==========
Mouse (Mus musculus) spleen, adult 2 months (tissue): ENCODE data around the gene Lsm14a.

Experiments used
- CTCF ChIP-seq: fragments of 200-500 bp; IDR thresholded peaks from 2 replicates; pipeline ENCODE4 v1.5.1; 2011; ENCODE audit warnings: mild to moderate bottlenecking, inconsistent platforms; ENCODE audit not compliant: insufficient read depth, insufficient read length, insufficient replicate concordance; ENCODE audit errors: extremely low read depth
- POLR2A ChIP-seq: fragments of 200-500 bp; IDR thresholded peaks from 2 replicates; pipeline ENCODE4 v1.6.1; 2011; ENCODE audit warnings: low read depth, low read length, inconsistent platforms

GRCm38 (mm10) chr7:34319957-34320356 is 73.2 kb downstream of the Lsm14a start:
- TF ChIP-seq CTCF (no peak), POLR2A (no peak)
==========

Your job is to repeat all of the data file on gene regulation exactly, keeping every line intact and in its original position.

Mouse (Mus musculus) spleen, adult 2 months (tissue): ENCODE data around the gene Lsm14a.

Experiments used
- CTCF ChIP-seq: fragments of 200-500 bp; IDR thresholded peaks from 2 replicates; pipeline ENCODE4 v1.5.1; 2011; ENCODE audit warnings: mild to moderate bottlenecking, inconsistent platforms; ENCODE audit not compliant: insufficient read depth, insufficient read length, insufficient replicate concordance; ENCODE audit errors: extremely low read depth
- POLR2A ChIP-seq: fragments of 200-500 bp; IDR thresholded peaks from 2 replicates; pipeline ENCODE4 v1.6.1; 2011; ENCODE audit warnings: low read depth, low read length, inconsistent platforms

GRCm38 (mm10) chr7:34319957-34320356 is 73.2 kb downstream of the Lsm14a start:
- TF ChIP-seq CTCF (no peak), POLR2A (no peak)